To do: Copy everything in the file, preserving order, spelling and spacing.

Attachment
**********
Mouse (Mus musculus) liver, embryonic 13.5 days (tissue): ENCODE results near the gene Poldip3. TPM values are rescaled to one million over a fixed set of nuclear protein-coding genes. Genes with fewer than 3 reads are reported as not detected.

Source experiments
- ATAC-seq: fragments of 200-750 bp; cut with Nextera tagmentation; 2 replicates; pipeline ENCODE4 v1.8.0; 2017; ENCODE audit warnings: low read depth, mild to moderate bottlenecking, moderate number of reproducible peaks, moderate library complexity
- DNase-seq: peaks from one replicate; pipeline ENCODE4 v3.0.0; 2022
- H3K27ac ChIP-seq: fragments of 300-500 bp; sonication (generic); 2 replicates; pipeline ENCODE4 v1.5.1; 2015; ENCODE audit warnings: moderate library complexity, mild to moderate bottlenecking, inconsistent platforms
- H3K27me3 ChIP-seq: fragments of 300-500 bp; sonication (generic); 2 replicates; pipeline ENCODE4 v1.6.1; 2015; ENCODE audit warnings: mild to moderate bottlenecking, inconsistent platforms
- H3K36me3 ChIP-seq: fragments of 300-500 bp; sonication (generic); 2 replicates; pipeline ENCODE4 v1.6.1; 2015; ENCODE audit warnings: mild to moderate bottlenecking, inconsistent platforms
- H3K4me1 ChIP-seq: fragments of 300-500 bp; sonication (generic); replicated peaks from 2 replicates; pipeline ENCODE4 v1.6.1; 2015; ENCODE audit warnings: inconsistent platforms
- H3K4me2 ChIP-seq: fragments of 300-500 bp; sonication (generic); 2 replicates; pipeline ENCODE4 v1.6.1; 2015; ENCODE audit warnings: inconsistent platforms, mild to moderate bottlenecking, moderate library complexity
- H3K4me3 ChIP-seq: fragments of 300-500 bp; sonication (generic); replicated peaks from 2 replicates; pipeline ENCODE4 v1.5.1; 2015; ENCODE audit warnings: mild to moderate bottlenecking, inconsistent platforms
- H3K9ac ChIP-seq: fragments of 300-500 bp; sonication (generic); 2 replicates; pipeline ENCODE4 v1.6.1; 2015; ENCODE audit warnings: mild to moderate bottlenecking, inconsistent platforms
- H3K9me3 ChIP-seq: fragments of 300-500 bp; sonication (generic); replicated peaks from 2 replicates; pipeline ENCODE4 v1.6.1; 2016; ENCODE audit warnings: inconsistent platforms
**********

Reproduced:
Mouse (Mus musculus) liver, embryonic 13.5 days (tissue): ENCODE results near the gene Poldip3. TPM values are rescaled to one million over a fixed set of nuclear protein-coding genes. Genes with fewer than 3 reads are reported as not detected.

Source experiments
- ATAC-seq: fragments of 200-750 bp; cut with Nextera tagmentation; 2 replicates; pipeline ENCODE4 v1.8.0; 2017; ENCODE audit warnings: low read depth, mild to moderate bottlenecking, moderate number of reproducible peaks, moderate library complexity
- DNase-seq: peaks from one replicate; pipeline ENCODE4 v3.0.0; 2022
- H3K27ac ChIP-seq: fragments of 300-500 bp; sonication (generic); 2 replicates; pipeline ENCODE4 v1.5.1; 2015; ENCODE audit warnings: moderate library complexity, mild to moderate bottlenecking, inconsistent platforms
- H3K27me3 ChIP-seq: fragments of 300-500 bp; sonication (generic); 2 replicates; pipeline ENCODE4 v1.6.1; 2015; ENCODE audit warnings: mild to moderate bottlenecking, inconsistent platforms
- H3K36me3 ChIP-seq: fragments of 300-500 bp; sonication (generic); 2 replicates; pipeline ENCODE4 v1.6.1; 2015; ENCODE audit warnings: mild to moderate bottlenecking, inconsistent platforms
- H3K4me1 ChIP-seq: fragments of 300-500 bp; sonication (generic); replicated peaks from 2 replicates; pipeline ENCODE4 v1.6.1; 2015; ENCODE audit warnings: inconsistent platforms
- H3K4me2 ChIP-seq: fragments of 300-500 bp; sonication (generic); 2 replicates; pipeline ENCODE4 v1.6.1; 2015; ENCODE audit warnings: inconsistent platforms, mild to moderate bottlenecking, moderate library complexity
- H3K4me3 ChIP-seq: fragments of 300-500 bp; sonication (generic); replicated peaks from 2 replicates; pipeline ENCODE4 v1.5.1; 2015; ENCODE audit warnings: mild to moderate bottlenecking, inconsistent platforms
- H3K9ac ChIP-seq: fragments of 300-500 bp; sonication (generic); 2 replicates; pipeline ENCODE4 v1.6.1; 2015; ENCODE audit warnings: mild to moderate bottlenecking, inconsistent platforms
- H3K9me3 ChIP-seq: fragments of 300-500 bp; sonication (generic); replicated peaks from 2 replicates; pipeline ENCODE4 v1.6.1; 2016; ENCODE audit warnings: inconsistent platforms